Tuesday, December 22, 2009



Press Contacts: Leanne Tory- Murphy (516) 458- 3454 Luz Schreiber (917) 628-9751

December 21, 2009 -- At around 4:30 p.m. this afternoon, the New York State Supreme Court issued a Temporary Restraining Order (TRO) that will prevent Hunter from starting construction planned during the holiday break to convert one of the four classrooms of the college's Children's Learning Center (CLC) to administrative offices. The announcement came as over 75 Hunter students with children and their supporters rallied at the college.
A video of the announcement:

Korima, a mother who uses the center, said, "Today was a success. The people we wanted to hear us not only heard us, but they saw us, and importantly, thanks to another member staying in court the judge ruled in our favor!"

The lawsuit was filed this afternoon by Hunter student-parents Luz Schreiber and Angela Molfetas on behalf of Hunter parents and their children, seeking to stop the college from cutting back the CLC's quality childcare services.

Molfetas - who was in the room when the order was signed - said of the decision, "Today I got the opportunity to see a glimpse of justice. I am heartened by the judge's decision to temporarily cease the construction. I hope that this is one step on the way to well-promoted childcare services that enable parents to access higher education."

The peaceful afternoon rally was marked by aggression on the part of campus police. When some demonstrators moved to take their concerns inside, where the Dean of Student Services, Eija Ayravainen - a defendant in the lawsuit - stood watching, campus police roughly shoved the group, which included mothers and their children, into the entry ways and prevented them from entering the building. One person was arrested and charged with disorderly conduct, as well as apparent riot charges. His case is pending.
A video of police interactions with students:

The TRO will prevent CUNY and Hunter from reassigning Room 209 for use for any purpose other than childcare or undertaking any construction for the purpose of preparing Room 209 for any purpose other than childcare until the student-parents can be heard by the court at 4:00 p.m. on January 21, 2010 in Part 17 at 60 Centre Street. The student-parents and their children are represented by Gideon Orion Oliver and Ronald B. McGuire.

Student-parents and their supporters have opposed the taking of Room 209 for administrative purposes since the decision was announced during the last week of classes last May. They say Hunter should be expanding, not cutting back, these services, and that the administration has tried to cover up the losses of services that will result from the planned cuts. Their campaign has found a broad array of support from CUNY students and staff, including the Professional Staff Congress, CUNY's staff union and has received letters of support from New York City Council Higher Education Committee members Charles Barron and Ydanis Rodriguez.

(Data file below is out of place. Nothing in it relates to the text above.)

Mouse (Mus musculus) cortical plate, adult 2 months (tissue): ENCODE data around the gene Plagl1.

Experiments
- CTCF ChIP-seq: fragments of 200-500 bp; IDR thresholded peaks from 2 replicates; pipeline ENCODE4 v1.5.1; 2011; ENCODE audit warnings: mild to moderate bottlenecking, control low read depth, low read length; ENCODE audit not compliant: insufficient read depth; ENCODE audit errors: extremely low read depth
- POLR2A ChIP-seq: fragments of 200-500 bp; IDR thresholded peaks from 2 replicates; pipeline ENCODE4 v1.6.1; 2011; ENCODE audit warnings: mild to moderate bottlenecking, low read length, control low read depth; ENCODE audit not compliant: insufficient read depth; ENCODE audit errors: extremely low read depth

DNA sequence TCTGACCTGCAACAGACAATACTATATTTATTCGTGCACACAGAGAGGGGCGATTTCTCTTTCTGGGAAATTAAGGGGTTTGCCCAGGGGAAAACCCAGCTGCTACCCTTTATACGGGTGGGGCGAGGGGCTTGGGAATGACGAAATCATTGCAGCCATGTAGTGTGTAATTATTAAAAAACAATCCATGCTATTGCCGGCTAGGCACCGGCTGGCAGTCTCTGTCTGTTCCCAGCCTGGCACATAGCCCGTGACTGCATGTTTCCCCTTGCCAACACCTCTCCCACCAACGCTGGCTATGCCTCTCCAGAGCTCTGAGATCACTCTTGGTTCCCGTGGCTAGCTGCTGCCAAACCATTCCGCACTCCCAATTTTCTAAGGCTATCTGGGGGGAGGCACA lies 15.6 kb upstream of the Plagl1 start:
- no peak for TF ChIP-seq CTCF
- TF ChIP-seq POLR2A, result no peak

Raab initially refused to meet with student-parents and their children, and Dean Ayravainen called Hunter's on-site childcare a "luxury". In response, Mr. Barron declared, "Childcare is not a luxury, it is a necessity for struggling working families and students at CUNY. Maintaining and expanding childcare services should be a priority at Hunter College."

Copies of the court papers are available upon request.

For 26 years, the Children's Learning Center has provided high-quality, affordable childcare to Hunter students with children. The proposed childcare cuts run counter to Hunter's tradition of supporting women's education and serving a student body representative of the diversity of New York City. Almost 1 in 10 Hunter students are parents.

Since June, a petition to save Room 209 has garnered over 3,000 signatures. In October, a majority of the Hunter Senate voted against cuts to childcare space and services.

Many of the teachers at the CLC are graduates of Hunter's renowned School of Education. Yet, the educational services and childcare provided at the CLC have been chronically under-promoted. "It saddens me to see that this administration is diminishing this model program, as opposed to upholding and promoting it for the precious gem that it is," declared Charlotta Nutley at today's rally. Nutley is a Hunter student and mother of two daughters who currently attend the CLC.

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